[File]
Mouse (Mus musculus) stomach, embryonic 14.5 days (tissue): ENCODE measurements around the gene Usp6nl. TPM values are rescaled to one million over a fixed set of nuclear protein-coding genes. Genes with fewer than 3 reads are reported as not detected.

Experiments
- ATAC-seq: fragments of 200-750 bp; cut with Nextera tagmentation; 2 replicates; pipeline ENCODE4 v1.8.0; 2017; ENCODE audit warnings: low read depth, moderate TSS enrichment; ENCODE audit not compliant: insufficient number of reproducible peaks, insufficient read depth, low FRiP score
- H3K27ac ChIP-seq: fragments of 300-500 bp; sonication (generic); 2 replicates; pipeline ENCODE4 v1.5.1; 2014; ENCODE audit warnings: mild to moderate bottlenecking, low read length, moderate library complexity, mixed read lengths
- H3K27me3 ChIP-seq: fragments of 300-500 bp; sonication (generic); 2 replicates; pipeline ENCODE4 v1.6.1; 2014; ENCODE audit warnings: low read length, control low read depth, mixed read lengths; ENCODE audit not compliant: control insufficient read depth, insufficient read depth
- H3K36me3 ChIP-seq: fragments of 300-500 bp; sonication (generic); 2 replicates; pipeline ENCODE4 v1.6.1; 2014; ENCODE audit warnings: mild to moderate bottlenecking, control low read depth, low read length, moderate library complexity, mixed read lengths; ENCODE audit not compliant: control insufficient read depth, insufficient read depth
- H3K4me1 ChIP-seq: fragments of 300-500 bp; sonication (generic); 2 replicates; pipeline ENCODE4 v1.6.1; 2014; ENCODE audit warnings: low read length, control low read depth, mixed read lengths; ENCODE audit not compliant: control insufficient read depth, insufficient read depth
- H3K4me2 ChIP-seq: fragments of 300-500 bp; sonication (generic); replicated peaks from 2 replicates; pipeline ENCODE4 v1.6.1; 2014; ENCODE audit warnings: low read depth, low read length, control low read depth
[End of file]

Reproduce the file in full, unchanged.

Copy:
Mouse (Mus musculus) stomach, embryonic 14.5 days (tissue): ENCODE measurements around the gene Usp6nl. TPM values are rescaled to one million over a fixed set of nuclear protein-coding genes. Genes with fewer than 3 reads are reported as not detected.

Experiments
- ATAC-seq: fragments of 200-750 bp; cut with Nextera tagmentation; 2 replicates; pipeline ENCODE4 v1.8.0; 2017; ENCODE audit warnings: low read depth, moderate TSS enrichment; ENCODE audit not compliant: insufficient number of reproducible peaks, insufficient read depth, low FRiP score
- H3K27ac ChIP-seq: fragments of 300-500 bp; sonication (generic); 2 replicates; pipeline ENCODE4 v1.5.1; 2014; ENCODE audit warnings: mild to moderate bottlenecking, low read length, moderate library complexity, mixed read lengths
- H3K27me3 ChIP-seq: fragments of 300-500 bp; sonication (generic); 2 replicates; pipeline ENCODE4 v1.6.1; 2014; ENCODE audit warnings: low read length, control low read depth, mixed read lengths; ENCODE audit not compliant: control insufficient read depth, insufficient read depth
- H3K36me3 ChIP-seq: fragments of 300-500 bp; sonication (generic); 2 replicates; pipeline ENCODE4 v1.6.1; 2014; ENCODE audit warnings: mild to moderate bottlenecking, control low read depth, low read length, moderate library complexity, mixed read lengths; ENCODE audit not compliant: control insufficient read depth, insufficient read depth
- H3K4me1 ChIP-seq: fragments of 300-500 bp; sonication (generic); 2 replicates; pipeline ENCODE4 v1.6.1; 2014; ENCODE audit warnings: low read length, control low read depth, mixed read lengths; ENCODE audit not compliant: control insufficient read depth, insufficient read depth
- H3K4me2 ChIP-seq: fragments of 300-500 bp; sonication (generic); replicated peaks from 2 replicates; pipeline ENCODE4 v1.6.1; 2014; ENCODE audit warnings: low read depth, low read length, control low read depth